As the country continues reacting to the death of George Floyd, a black man killed while being detained by Minneapolis police officers, local law enforcement have been sharing messages to their own communities. The Durham County and Orange County Sheriffs each issued their own statements on Friday regarding the incident and the roles of law enforcement as leaders.
Sheriff Charles Blackwood of Orange County was critical of the police officers’ actions, which were captured on video and have since been widely shared on social media since Floyd’s detainment on Monday. Footage showed one police officer, who was white, holding his knee against Floyd’s neck and pinning him to the pavement. Floyd repeatedly said he could not breathe before becoming unresponsive.
“The video footage is horrendous,” said Blackwood in a statement to Chapelboro. “As both a human and as a law enforcement officer, I am devastated by what I saw. What I saw on that video is wrong. It goes against everything I stand for as a person and everything my deputies and I train for as professionals. There is no excuse for such an egregious act and there should be no tolerance for it.”
Durham County Sheriff Clarence Birkhead addressed the problems surrounding treatment of African Americans beyond Floyd’s death. He referenced the death of Ahmaud Arbery and false accusations by a woman in New York against a black man as additional recent examples of injustice.
“The African-American community is, yet again, crying out for justice, equality, reform, and answers,” Birkhead wrote in a letter to the community. “As your Sheriff, I hear your voices. As a law enforcement leader, I am embarrassed, and outraged, at the behavior of a few officers who fail to demonstrate the professionalism and humanity required to protect and serve our diverse communities. No matter how hard I try, I simply cannot understand how these incidents continue to occur and those officers responsible seemingly go unpunished.”
Blackwood shared more about his philosophy as he runs the Orange County Sheriff’s Office.
“As the Sheriff, I have an obligation to the people we serve. Read our mission statement. Read our vision statement. There is not a word in either about enforcement. Instead, you will see a desire to respond to the needs of the people we serve, a belief that everyone deserves to be treated with courtesy, and a commitment to dignity and respect. I expect most officers in the Minneapolis Police Department feel the same way, and I am aware of how painful this time must be for them. Right now, however, I am more aware of my grief for Mr. Floyd, his family and friends, and the Minneapolis community.”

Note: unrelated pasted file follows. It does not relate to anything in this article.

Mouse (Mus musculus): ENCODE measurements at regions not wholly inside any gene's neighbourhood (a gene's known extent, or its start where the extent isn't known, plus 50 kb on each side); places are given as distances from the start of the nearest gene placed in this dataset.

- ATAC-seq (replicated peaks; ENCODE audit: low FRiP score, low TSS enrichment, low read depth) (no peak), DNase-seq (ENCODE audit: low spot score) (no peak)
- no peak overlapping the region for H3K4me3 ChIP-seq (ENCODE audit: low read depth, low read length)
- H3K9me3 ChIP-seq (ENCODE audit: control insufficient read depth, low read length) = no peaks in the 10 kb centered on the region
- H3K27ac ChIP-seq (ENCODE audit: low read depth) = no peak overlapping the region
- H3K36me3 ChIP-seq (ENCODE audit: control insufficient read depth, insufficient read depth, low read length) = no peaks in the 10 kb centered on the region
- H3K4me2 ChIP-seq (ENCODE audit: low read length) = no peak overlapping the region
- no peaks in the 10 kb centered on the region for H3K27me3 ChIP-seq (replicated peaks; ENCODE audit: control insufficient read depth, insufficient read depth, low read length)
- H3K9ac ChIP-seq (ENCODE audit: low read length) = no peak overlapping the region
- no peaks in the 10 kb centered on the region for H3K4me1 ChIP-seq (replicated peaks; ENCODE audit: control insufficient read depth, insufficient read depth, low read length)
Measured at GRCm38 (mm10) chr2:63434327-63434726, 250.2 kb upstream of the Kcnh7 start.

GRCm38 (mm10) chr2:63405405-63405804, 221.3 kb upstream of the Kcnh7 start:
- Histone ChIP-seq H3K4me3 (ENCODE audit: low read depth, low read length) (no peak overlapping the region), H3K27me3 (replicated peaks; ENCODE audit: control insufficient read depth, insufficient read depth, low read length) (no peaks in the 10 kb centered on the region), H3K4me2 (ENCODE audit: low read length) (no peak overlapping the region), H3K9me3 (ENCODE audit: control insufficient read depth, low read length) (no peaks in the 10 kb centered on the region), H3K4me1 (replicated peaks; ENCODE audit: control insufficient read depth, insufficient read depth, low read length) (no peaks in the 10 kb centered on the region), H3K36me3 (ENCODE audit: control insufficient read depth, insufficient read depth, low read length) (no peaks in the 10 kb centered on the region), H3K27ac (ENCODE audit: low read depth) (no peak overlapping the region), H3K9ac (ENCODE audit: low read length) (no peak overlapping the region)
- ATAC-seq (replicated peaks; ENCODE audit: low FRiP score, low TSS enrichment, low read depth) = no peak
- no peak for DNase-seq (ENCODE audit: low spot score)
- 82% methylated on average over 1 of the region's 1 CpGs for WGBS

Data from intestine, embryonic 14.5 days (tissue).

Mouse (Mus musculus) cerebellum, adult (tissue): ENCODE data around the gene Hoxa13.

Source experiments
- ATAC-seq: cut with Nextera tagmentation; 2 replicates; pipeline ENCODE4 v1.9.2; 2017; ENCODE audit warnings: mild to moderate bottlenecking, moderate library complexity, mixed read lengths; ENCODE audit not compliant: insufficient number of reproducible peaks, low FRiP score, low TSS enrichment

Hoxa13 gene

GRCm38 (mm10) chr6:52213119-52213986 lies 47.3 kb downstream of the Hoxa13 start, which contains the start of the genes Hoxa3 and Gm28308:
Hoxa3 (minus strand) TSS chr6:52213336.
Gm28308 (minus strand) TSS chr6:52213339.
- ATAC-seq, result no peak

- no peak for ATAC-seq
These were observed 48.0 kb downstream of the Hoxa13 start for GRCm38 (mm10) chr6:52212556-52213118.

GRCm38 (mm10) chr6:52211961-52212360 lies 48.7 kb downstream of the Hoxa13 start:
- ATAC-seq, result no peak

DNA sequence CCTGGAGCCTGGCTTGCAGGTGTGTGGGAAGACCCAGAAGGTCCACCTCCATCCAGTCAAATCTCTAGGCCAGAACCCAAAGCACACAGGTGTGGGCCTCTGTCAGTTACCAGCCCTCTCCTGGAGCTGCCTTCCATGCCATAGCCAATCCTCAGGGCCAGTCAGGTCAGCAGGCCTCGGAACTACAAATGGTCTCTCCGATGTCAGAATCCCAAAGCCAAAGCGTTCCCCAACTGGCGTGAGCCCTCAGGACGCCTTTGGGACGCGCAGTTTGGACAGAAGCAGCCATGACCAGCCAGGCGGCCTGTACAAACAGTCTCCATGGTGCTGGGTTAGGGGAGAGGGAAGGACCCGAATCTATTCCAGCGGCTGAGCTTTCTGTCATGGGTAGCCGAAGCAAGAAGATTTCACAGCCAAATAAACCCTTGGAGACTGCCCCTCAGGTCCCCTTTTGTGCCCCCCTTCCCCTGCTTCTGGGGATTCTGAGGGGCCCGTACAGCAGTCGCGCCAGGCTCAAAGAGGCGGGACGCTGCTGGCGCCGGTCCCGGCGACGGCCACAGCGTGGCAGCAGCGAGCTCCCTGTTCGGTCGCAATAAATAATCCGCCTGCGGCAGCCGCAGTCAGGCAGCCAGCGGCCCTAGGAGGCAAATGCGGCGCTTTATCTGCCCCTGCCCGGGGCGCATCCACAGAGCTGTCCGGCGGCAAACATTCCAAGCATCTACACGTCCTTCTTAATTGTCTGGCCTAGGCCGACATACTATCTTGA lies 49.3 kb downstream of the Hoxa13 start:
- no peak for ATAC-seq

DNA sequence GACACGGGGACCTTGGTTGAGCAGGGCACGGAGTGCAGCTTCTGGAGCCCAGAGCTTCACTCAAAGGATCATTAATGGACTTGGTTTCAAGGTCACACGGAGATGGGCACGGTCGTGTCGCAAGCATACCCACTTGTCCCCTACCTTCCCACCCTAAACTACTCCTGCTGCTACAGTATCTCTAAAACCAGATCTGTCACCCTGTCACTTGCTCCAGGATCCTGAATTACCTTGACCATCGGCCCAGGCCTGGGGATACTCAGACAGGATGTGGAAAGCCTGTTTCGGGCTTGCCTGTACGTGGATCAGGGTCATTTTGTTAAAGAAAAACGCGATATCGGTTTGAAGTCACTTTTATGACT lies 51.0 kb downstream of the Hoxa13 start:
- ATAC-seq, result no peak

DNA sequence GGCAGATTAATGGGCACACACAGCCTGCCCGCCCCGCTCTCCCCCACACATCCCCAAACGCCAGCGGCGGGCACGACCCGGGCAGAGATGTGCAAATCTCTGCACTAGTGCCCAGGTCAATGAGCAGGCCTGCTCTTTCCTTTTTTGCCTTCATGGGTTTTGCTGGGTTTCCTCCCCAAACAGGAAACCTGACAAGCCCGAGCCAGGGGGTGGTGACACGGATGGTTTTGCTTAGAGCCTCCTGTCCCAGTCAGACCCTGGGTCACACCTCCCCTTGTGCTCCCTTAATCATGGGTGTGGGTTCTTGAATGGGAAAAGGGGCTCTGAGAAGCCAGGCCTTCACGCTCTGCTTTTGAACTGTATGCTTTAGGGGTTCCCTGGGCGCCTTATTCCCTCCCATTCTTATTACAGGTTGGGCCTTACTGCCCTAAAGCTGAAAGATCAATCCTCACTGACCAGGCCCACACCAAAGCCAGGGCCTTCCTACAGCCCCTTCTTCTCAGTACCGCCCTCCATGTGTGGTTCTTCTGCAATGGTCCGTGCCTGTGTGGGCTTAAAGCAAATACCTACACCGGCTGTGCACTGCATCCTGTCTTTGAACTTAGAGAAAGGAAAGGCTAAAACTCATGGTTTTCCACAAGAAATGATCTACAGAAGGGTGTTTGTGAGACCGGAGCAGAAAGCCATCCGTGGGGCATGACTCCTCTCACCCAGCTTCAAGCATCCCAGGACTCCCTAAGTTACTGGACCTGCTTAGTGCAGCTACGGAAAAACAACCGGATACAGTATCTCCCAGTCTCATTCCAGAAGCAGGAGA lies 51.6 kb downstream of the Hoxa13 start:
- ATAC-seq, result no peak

Birkhead said similar thoughts in his statement, saying the justice system and the sheriff’s office role in it should not signify hostility.
“Thirty-five years ago, I was called into law enforcement to help diversify a profession that had few people of color, like me, in its ranks. I believed then, as I do now, that the key to having a criminal justice system that is fair and just for all persons is achieved from within. But as I see and hear more about George Floyd, Sandra Bland, Eric Garner, Philando Castile, and others, the realization that we have much more work to do becomes tragically apparent. I find the acts and omissions by these police officers to be incomprehensible and indefensible. All of us, including those accused or convicted of a crime, deserve humane treatment.
As Sheriff, I will not tolerate the disregard for humankind. I am committed to ensuring fair and impartial treatment of all residents of Durham County regardless of their ethnicity, race, sexual orientation, religion, age, or socioeconomic class. When we encounter lawbreakers in our community, they are to be treated with dignity and respect. I am committed to making sure the men and women of the Durham County Sheriff’s Office understand that wearing the uniform is a privilege and an honor that is incumbent upon the existence of public approval.”
On Thursday, UNC Police Chief David Perry also issued his thoughts on the ongoing events in Minneapolis. He said it is imperative that officers recognize the importance of acting as “those with the power to effect change do so proactively each day.”
Photo via the Durham County Sheriff’s Office.